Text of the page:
PITTSFORD, N.Y. – It rained hard all morning, one of those why-are-we-still-out-here downpours that would have halted play at a standard PGA Tour event. At about the same time Tiger Woods pulled into the Oak Hill parking lot, however, the sky relented. Mother Nature smiled. And Sergio Garcia was just pretty darn happy he was on Tiger’s side of the draw.
Perhaps some of you don’t remember Garcia’s rant at the 2002 U.S. Open, when he accused the golf gods of giving Woods all the weather breaks. Just a month later, a Scottish monsoon rolled into Muirfield and supposedly destroyed Tiger’s Grand Slam aspirations, but let’s not get carried away with any of this stuff.
My point? Back when he ruled the earth, Woods seemed to compete not against other golfers, but higher powers. This caused guys like Sergio to hallucinate, exaggerate, and eventually, hyperventilate. He’s no Ordinary Joe now, but Woods used to jump on opportunities like the one he got Friday. Anyone who hit fairways would have a marvelous opportunity to make up ground. If you made a few putts, they might even reserve you a first-class seat heading into the weekend.
Air Red Shirt never got off the tarmac Friday afternoon. Woods’ 3-wood off the first tee vanished in the high grass 5 yards right of the first cut. His frustration was plainly obvious – Tiger spent maybe two seconds over the next shot before chopping his ball back into play. On a 460-yard hole yielding 8 inches of roll, you can’t hit a 3-wood and miss the fairway when a creek traverses the entire width of the green.
Either smash your driver and wedge it over the water from any lie – or choose a club that guarantees a second shot from the short grass.
Tiger basically did the same thing to start the final round of the British Open. Iron off the tee on a par-4 playing straight downwind – a lot of guys hit driver – leaving Woods a sand wedge from about 150 yards. He hit it straight up in the air, which seemed to make sense, but it landed about 100 feet short of the hole and did nothing, which eventually necessitated a 5-footer for par. He missed.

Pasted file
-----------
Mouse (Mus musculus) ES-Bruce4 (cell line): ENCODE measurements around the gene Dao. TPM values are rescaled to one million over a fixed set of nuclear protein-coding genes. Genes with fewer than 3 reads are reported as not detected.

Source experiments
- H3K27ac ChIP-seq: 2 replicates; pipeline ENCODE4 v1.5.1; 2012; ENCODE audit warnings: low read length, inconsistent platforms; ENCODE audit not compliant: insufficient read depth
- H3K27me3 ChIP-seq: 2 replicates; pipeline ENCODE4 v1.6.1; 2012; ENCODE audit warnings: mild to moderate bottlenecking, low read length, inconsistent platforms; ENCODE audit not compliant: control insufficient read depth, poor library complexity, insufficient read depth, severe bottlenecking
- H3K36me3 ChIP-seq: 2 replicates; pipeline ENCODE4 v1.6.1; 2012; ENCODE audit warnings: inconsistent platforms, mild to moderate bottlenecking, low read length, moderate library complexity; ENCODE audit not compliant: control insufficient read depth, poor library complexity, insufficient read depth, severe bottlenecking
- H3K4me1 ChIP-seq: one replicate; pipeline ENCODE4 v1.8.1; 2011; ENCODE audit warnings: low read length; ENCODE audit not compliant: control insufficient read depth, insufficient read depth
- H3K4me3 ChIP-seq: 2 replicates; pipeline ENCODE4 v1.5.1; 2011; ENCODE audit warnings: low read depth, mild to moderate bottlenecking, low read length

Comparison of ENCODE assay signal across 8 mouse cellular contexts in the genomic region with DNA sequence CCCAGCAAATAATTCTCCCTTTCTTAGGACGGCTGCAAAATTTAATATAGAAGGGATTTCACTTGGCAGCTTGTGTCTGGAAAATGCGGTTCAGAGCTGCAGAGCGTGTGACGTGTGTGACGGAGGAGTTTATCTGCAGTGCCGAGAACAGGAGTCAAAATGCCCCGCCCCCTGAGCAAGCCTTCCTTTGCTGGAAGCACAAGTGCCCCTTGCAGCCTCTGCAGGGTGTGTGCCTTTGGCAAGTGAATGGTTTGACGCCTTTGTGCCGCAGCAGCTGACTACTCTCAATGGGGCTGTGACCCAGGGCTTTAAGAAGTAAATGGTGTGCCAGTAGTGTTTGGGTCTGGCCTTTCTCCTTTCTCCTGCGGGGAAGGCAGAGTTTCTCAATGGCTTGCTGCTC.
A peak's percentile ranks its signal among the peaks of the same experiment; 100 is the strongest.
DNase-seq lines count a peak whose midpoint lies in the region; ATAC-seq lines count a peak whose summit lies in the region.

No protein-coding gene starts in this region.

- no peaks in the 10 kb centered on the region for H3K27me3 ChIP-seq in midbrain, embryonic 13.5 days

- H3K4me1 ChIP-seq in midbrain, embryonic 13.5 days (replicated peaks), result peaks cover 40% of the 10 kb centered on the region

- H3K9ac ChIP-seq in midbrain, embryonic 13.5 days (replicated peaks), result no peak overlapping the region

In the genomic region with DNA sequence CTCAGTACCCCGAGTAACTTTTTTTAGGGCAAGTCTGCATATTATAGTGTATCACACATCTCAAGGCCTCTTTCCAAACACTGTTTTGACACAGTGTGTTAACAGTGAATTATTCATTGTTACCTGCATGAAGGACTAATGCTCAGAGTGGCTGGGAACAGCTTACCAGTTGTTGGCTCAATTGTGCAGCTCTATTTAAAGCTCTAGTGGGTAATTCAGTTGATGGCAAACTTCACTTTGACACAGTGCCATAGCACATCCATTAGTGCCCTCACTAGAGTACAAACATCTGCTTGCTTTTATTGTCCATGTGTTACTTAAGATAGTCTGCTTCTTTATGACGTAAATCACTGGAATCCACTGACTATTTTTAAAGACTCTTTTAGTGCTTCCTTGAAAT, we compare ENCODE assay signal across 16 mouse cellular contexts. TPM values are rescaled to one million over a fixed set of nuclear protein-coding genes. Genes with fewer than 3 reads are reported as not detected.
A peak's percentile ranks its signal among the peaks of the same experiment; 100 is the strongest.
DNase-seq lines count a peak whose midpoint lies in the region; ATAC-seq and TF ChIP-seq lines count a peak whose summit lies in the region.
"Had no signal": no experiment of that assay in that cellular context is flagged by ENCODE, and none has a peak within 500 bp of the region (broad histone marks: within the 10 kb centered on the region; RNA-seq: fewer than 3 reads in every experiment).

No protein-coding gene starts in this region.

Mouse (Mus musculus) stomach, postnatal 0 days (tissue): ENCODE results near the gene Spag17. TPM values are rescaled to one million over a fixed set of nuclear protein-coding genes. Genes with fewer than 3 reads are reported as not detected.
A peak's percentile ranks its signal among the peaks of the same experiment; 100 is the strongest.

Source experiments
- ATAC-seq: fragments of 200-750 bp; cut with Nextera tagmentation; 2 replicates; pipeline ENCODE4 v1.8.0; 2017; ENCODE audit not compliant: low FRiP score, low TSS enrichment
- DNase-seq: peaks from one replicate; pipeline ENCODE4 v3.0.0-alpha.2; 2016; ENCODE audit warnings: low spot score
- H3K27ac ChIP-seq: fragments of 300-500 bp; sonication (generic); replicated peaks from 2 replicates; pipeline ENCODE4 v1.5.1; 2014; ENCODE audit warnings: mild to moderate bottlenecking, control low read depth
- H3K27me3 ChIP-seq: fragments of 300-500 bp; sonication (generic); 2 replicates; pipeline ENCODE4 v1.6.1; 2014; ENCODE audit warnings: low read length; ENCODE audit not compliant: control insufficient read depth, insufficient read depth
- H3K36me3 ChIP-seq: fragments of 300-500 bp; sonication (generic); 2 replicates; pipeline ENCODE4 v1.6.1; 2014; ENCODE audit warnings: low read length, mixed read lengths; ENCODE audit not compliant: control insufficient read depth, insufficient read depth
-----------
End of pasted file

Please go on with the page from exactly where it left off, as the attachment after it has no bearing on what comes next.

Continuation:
Woods has always admitted to first-tee jitters. Was the grotesque hook at Muirfield three days earlier responsible for the lack of confidence that Sunday? In a game of red light/green light, the Tiger of 2013 bears little resemblance to the Eldrick Almighty of 2000 – or the clever cat who picked his spots so well during the heart of the Hank Haney era. The aggression is gone, the swagger on a long-term siesta. Has a lack of confidence bred this misplaced conservatism, or is it the other way around?
Back to Oak Hill. At the par-5 fourth, Tiger’s wild lash with a driver ultimately cost him an easy scoring chance, and by then, his body language was spewing obscenities. Friday was a waste of time for a man with 14 major championships and 14 billion eyeballs glued to his back. Woods’ even-par 70 leaves him 10 back going into the weekend. He would have to leap 25 guys to have any kind of shot Sunday.
More than any round he has played since his personal crisis in late 2009, Tiger looked like a man burdened by the task at Oak Hill. The greens were marshmallows, the air perfectly still. The afternoon half of the draw had it easier than the guys who played in the morning. On my live chat, someone suggested that it took Woods awhile to regain his form in regular events, but once he did, he was as good as ever.
I see the opposite. Events like Firestone offer no competitive challenge to Woods at this point. Sure, a win is nice, and winning by seven shots is always lots of fun, but the primary purpose of such an exercise is to reach and maintain one’s peak form at the upcoming major.
When four weeks each year are the only ones that matter to you, the feast-or-famine mentality creates a poisonous type of pressure. No question in my mind, Tiger Woods is feeling it. He’s living it, breathing it, and at this point, doing his best to cope with it. Think of it as a little icy patch at the three-quarter pole on Mount Nicklaus.